Boat access only campsite in 1969.
In 1965, the concession lease area contained the Lake Havasu Travel Trailer Park and the Cove Campground, later renamed Crazyhorse Campground. During the following three years MPI added Lake Havasu Airport, Nautical Inn, State Beach, and Lake Havasu Marina. The Park’s headquarters was located on the concession area, and the first Park Manager was Woodrow Seney. The staff concentrated on developing and servicing boat-in campsites along the Park shoreline, protecting the resources and removing dead, submerged cottonwood trees from beneath the lake waters that constituted a serious navigational hazard for recreational boaters. The staff was responsible for overseeing construction on the concession lands to ensure approved plans were followed. During this period, initial development began at Cattail Cove with Glen Cross becoming its first Park Manager.
Between 1969 and 1971, the reconstruction of the London Bridge and the digging of the London Bridge Channel greatly changed the nature of the concession lands, and Pittsburg Point became an island. The London Bridge was acquired by MPI, taken apart in numbered pieces, and shipped to Lake Havasu City. With this historic attraction now in Lake Havasu City, the number of visitors to the area and the Park began to increase dramatically. Another factor that helped greatly with the increase in recreational visitors was the completion of Highway 95 between Parker and Lake Havasu City. Within the Park, two units were formed; Cattail Cove was already developed and open to visitors, and Windsor Beach was being planned for camping and day use developments.
Legislative Tour in 1972.
During the 1970’s, major recreation improvements were made at Windsor Beach, a concession operation was added at Cattail Cove and improvements were made to the more than 250 boat-in campsites along the shoreline. The improvements to the boat camps included shade ramadas, picnic tables, and fire grills for the individual sites. New restroom facilities were provided in close proximity of the boat camps. A headquarters building was constructed at the location of the original office on Pittsburg Point. The State Lake Improvement Fund (SLIF) and the Land and Water Conservation matched by State Funds provided the monies for improvements in the 1970’s and 1980’s. Site Six, the old McCulloch outboard motor test facility, was purchased in 1979 and renovated to create a First Aid and Safety Center for Lake Havasu. Campground and boat ramp improvements were made at both Cattail Cove and Windsor Beach.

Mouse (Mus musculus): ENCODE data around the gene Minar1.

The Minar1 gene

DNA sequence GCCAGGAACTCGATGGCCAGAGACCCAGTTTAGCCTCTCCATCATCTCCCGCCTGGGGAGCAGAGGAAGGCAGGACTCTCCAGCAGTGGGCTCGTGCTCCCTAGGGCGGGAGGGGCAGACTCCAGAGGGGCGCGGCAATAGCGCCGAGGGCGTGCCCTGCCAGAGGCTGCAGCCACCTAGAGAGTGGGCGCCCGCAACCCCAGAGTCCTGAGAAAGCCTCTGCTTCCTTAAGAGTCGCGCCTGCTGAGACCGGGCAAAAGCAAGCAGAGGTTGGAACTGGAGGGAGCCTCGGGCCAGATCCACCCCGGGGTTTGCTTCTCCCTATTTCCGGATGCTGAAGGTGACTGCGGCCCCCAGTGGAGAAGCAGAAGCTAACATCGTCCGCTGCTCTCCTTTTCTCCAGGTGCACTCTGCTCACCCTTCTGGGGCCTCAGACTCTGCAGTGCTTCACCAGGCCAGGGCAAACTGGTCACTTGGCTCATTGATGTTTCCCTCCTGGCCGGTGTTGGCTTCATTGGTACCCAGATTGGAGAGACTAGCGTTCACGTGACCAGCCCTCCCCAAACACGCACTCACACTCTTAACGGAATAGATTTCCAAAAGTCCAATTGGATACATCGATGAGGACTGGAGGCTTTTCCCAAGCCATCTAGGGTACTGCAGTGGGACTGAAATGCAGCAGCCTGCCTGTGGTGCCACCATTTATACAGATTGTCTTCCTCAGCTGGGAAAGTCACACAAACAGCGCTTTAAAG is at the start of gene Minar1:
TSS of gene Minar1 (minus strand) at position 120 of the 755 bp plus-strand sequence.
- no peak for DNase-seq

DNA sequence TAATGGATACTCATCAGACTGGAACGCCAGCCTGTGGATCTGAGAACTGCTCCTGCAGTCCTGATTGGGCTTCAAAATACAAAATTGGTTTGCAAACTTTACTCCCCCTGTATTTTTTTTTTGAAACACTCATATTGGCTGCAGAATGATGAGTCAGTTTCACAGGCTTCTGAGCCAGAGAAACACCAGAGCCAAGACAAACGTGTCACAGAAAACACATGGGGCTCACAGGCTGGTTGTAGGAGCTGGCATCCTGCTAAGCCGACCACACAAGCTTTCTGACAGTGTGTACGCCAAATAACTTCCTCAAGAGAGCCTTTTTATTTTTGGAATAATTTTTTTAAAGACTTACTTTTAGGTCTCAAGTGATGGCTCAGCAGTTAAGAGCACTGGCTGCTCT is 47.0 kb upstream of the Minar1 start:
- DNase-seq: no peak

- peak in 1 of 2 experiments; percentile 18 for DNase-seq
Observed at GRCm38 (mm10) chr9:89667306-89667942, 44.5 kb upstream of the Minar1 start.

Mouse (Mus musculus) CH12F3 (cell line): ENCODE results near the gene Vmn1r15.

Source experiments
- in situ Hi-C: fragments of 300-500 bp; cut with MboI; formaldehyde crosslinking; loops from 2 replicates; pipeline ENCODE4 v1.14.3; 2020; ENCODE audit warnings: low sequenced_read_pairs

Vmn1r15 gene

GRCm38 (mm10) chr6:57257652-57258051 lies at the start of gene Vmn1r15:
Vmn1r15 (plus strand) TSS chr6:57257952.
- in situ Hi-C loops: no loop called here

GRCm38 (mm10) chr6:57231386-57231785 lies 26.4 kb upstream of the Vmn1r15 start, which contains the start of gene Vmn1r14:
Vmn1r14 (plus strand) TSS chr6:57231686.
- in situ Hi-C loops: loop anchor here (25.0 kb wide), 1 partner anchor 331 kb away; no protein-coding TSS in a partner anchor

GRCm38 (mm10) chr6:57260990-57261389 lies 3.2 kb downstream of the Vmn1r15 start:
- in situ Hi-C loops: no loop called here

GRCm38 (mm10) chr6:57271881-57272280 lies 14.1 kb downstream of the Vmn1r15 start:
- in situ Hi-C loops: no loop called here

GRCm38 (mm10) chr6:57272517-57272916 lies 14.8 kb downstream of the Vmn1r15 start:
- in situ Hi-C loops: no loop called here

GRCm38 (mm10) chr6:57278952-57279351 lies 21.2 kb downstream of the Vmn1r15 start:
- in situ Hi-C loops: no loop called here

In 1986, a land exchange between the Federal Government and the Arizona State Land Department resulted in a boundary change for the Park. This land exchange was desired because the Bureau of Reclamation had taken State Trust lands across central Arizona for construction of the Central Arizona Project (CAP). The land takings were in excess of 30,000 acres with a value of $110 million. The Federal Government was required to compensate the State Trust with federal land of comparable value. The most valuable federal land in the State was Pittsburgh Point at Lake Havasu City. These lands were used to offset the major part of the Federal Government’s land debt to the State.